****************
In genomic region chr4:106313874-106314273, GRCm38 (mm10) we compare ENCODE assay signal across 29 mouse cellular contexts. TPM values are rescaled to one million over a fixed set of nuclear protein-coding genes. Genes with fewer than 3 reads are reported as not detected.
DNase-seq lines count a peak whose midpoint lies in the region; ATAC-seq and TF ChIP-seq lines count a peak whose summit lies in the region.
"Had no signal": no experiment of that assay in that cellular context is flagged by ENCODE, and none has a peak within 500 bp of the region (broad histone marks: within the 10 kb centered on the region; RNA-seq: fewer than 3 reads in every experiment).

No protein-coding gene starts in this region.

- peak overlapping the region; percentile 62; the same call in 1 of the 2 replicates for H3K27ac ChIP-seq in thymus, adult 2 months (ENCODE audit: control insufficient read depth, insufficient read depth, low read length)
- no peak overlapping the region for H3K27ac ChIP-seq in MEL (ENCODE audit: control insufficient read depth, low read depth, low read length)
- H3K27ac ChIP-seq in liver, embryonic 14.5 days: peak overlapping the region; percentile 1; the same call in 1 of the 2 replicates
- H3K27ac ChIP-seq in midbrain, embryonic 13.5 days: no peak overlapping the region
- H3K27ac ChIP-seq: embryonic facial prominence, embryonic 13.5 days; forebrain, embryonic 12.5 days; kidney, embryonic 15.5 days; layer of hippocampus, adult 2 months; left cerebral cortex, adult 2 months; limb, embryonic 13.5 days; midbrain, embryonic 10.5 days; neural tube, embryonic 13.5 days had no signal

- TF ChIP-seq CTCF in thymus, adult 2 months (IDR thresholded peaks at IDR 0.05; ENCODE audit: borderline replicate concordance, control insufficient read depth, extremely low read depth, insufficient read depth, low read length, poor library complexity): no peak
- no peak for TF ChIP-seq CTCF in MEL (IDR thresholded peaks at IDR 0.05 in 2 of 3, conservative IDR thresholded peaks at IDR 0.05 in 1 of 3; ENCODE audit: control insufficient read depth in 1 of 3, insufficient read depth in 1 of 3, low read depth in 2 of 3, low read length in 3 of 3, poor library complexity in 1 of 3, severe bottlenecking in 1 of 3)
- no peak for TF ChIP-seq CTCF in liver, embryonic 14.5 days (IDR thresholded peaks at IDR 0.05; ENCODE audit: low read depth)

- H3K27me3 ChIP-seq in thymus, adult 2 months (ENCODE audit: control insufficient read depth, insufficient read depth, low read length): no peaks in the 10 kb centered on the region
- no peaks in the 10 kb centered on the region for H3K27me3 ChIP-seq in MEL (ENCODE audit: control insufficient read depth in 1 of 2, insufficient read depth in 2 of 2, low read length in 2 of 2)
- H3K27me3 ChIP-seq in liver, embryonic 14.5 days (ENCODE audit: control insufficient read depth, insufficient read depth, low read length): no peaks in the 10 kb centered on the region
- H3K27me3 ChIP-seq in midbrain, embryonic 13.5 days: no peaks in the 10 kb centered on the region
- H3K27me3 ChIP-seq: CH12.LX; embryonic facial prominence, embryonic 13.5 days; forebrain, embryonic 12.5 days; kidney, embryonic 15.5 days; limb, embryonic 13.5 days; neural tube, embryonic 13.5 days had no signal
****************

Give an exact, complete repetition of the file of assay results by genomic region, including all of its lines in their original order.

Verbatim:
In genomic region chr4:106313874-106314273, GRCm38 (mm10) we compare ENCODE assay signal across 29 mouse cellular contexts. TPM values are rescaled to one million over a fixed set of nuclear protein-coding genes. Genes with fewer than 3 reads are reported as not detected.
DNase-seq lines count a peak whose midpoint lies in the region; ATAC-seq and TF ChIP-seq lines count a peak whose summit lies in the region.
"Had no signal": no experiment of that assay in that cellular context is flagged by ENCODE, and none has a peak within 500 bp of the region (broad histone marks: within the 10 kb centered on the region; RNA-seq: fewer than 3 reads in every experiment).

No protein-coding gene starts in this region.

- peak overlapping the region; percentile 62; the same call in 1 of the 2 replicates for H3K27ac ChIP-seq in thymus, adult 2 months (ENCODE audit: control insufficient read depth, insufficient read depth, low read length)
- no peak overlapping the region for H3K27ac ChIP-seq in MEL (ENCODE audit: control insufficient read depth, low read depth, low read length)
- H3K27ac ChIP-seq in liver, embryonic 14.5 days: peak overlapping the region; percentile 1; the same call in 1 of the 2 replicates
- H3K27ac ChIP-seq in midbrain, embryonic 13.5 days: no peak overlapping the region
- H3K27ac ChIP-seq: embryonic facial prominence, embryonic 13.5 days; forebrain, embryonic 12.5 days; kidney, embryonic 15.5 days; layer of hippocampus, adult 2 months; left cerebral cortex, adult 2 months; limb, embryonic 13.5 days; midbrain, embryonic 10.5 days; neural tube, embryonic 13.5 days had no signal

- TF ChIP-seq CTCF in thymus, adult 2 months (IDR thresholded peaks at IDR 0.05; ENCODE audit: borderline replicate concordance, control insufficient read depth, extremely low read depth, insufficient read depth, low read length, poor library complexity): no peak
- no peak for TF ChIP-seq CTCF in MEL (IDR thresholded peaks at IDR 0.05 in 2 of 3, conservative IDR thresholded peaks at IDR 0.05 in 1 of 3; ENCODE audit: control insufficient read depth in 1 of 3, insufficient read depth in 1 of 3, low read depth in 2 of 3, low read length in 3 of 3, poor library complexity in 1 of 3, severe bottlenecking in 1 of 3)
- no peak for TF ChIP-seq CTCF in liver, embryonic 14.5 days (IDR thresholded peaks at IDR 0.05; ENCODE audit: low read depth)

- H3K27me3 ChIP-seq in thymus, adult 2 months (ENCODE audit: control insufficient read depth, insufficient read depth, low read length): no peaks in the 10 kb centered on the region
- no peaks in the 10 kb centered on the region for H3K27me3 ChIP-seq in MEL (ENCODE audit: control insufficient read depth in 1 of 2, insufficient read depth in 2 of 2, low read length in 2 of 2)
- H3K27me3 ChIP-seq in liver, embryonic 14.5 days (ENCODE audit: control insufficient read depth, insufficient read depth, low read length): no peaks in the 10 kb centered on the region
- H3K27me3 ChIP-seq in midbrain, embryonic 13.5 days: no peaks in the 10 kb centered on the region
- H3K27me3 ChIP-seq: CH12.LX; embryonic facial prominence, embryonic 13.5 days; forebrain, embryonic 12.5 days; kidney, embryonic 15.5 days; limb, embryonic 13.5 days; neural tube, embryonic 13.5 days had no signal